Yahoo has been contacted by investment firm Silver Lake Partners about a potential acquisition bid, the Wall Street Journal is reporting, citing anonymous sources.
According to the Journal, executives from Silver Lake are currently lining up a deal for Yahoo, though the companies have yet to actually meet and discuss the planned proposal. In a separate report from Bloomberg last night, the publication, citing sources, reported that Silver Lake's plan involves liquidating Yahoo's Asian assets, and then focusing on the firm's core business elsewhere around the world in the hopes of potentially finding a new buyer.
Silver Lake is a powerhouse in the tech-investment field. And it's certainly no stranger to major acquisitions and sales. In 2009, for example, Silver Lake, along with other, minor investors, acquired eBay's ailing Skype division for approximately $2 billion. Earlier this year, the investment firm agreed to sell Skype to Microsoft for $8.5 billion.
All told, Silver Lake has more than $14 billion in assets, according to the company's Web site. Aside from Skype, it holds investments in Seagate and Ameritrade, among others.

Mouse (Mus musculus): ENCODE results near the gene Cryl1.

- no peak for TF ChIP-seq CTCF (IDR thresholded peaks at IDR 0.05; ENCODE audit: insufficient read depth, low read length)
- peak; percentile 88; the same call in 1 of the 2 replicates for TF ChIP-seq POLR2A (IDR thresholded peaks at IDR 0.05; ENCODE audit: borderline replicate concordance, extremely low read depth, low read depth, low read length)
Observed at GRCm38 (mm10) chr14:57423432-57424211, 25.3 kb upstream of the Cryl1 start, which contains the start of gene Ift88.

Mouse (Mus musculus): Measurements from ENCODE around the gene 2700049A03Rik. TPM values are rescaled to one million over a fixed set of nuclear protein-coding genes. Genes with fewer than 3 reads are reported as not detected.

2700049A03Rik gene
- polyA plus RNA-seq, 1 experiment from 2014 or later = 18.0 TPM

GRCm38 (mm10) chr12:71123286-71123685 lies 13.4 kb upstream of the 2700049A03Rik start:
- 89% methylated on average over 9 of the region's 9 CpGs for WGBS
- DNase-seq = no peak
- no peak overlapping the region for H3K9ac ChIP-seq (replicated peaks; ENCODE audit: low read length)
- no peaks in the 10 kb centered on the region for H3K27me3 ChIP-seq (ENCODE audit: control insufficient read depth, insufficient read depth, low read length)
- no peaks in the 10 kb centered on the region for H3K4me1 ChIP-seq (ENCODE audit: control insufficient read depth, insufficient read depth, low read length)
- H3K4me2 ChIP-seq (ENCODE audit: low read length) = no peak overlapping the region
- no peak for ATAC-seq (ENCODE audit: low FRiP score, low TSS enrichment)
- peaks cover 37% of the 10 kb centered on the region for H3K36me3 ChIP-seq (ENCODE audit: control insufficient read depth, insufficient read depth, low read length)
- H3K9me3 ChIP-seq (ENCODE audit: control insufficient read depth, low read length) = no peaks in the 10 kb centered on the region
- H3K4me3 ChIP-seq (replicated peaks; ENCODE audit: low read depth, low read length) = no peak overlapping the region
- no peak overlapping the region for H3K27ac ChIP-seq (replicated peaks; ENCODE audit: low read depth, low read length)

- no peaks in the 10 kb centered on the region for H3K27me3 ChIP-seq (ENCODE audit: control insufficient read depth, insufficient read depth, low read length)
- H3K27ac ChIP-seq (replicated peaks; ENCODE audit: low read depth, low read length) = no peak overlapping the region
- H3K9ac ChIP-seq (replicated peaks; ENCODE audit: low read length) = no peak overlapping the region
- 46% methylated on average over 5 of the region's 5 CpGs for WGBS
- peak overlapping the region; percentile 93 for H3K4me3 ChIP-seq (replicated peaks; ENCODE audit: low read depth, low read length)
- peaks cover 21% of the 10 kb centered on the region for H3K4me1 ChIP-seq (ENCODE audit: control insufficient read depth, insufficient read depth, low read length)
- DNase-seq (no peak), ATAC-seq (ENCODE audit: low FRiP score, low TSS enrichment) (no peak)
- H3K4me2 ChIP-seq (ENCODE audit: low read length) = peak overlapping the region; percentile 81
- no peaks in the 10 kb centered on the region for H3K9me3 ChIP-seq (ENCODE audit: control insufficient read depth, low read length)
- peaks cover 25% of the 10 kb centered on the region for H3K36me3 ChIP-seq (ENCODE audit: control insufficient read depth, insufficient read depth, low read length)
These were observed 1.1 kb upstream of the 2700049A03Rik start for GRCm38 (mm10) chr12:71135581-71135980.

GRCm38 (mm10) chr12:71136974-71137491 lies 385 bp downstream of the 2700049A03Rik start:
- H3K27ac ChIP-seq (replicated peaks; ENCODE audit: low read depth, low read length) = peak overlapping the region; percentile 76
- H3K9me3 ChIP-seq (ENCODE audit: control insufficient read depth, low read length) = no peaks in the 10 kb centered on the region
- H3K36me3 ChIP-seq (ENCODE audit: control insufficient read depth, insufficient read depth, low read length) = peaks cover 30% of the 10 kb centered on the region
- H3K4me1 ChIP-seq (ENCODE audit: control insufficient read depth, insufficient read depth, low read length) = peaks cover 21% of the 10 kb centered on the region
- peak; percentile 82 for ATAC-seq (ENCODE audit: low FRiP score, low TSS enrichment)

Andreesseen, others reportedly interested in Yahoo
With Bartz gone, Yahoo should be ready to deal
Yahoo's Bartz out as chief executive
Yahoo might be in a prime position to be acquired. The online company earlier this month fired its CEO Carol Bartz, citing disappointing performance. Yahoo board chairman Roy Bostock announced at the time that CFO Tim Morse would take over the company as interim CEO until a new chief executive is hired.
However, the Wall Street Journal's sources say that the board's priority right now might not be finding a new CEO. In fact, the Journal's sources claim the board met on Wednesday and the directors have made selling all or part of Yahoo its most important focus going forward.
Yahoo's board doesn't have the greatest track record when it comes to accepting buyout offers. In 2008, Microsoft offered to acquire Yahoo for a whopping $44.6 billion. However, the Yahoo board declined the offer, and eventually, the companies could only agree on a search pact.
In a note to the Yahoo board last week, Daniel Loeb, the CEO of investment adviser Third Point, a major shareholder in Yahoo, cited that blown deal as a key reason the online company's board is unfit for duty.
"It is also now widely recognized that the board made a gross error in turning down the $31 per share Microsoft bid in 2008, which would have generated significant returns for Yahoo's shareholders," Loeb wrote. "This mistake is all the more frustrating given Yahoo's current depressed stock price of $13.61 per share--far below the company's intrinsic value."
Yahoo shares closed the day at $14.89 yesterday.
Based on that stock price, a host of investment firms are ostensibly seeing value in Yahoo. Aside from Silver Lake, All Things Digital reported earlier this week that investment firm Andreessen Horowitz was also considering acquiring all or part of Yahoo. Former News Corp. president Peter Chernin with Providence Equity Investors is also considering a buyout.
Neither Yahoo nor Silver Lake immediately responded to CNET's request for comment.